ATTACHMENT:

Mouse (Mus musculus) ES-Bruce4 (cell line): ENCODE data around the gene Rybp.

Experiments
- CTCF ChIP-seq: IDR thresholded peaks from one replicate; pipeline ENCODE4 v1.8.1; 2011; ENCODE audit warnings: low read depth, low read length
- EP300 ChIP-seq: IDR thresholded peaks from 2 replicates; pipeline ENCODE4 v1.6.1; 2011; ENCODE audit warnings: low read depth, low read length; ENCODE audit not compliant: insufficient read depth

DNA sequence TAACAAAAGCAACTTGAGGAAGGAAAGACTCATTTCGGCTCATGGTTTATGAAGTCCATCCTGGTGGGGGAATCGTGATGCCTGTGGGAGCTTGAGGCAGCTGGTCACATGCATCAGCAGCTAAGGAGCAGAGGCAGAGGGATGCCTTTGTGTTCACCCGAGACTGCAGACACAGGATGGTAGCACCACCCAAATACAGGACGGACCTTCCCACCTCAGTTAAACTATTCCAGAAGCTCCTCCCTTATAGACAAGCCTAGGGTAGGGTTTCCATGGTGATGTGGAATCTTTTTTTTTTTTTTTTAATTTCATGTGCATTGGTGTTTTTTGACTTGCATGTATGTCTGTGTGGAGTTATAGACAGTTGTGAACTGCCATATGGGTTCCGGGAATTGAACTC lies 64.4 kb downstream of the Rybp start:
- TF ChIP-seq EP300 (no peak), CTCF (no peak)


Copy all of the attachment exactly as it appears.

Mouse (Mus musculus) ES-Bruce4 (cell line): ENCODE data around the gene Rybp.

Experiments
- CTCF ChIP-seq: IDR thresholded peaks from one replicate; pipeline ENCODE4 v1.8.1; 2011; ENCODE audit warnings: low read depth, low read length
- EP300 ChIP-seq: IDR thresholded peaks from 2 replicates; pipeline ENCODE4 v1.6.1; 2011; ENCODE audit warnings: low read depth, low read length; ENCODE audit not compliant: insufficient read depth

DNA sequence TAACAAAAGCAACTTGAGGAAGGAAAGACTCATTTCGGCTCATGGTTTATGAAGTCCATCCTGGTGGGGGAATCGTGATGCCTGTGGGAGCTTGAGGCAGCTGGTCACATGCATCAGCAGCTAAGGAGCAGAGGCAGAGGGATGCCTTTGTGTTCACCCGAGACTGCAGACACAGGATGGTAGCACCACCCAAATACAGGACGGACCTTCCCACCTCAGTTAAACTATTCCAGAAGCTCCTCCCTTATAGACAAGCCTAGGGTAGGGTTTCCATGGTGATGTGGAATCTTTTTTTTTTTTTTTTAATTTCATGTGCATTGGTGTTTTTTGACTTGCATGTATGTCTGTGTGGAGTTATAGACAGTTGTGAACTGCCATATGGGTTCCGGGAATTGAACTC lies 64.4 kb downstream of the Rybp start:
- TF ChIP-seq EP300 (no peak), CTCF (no peak)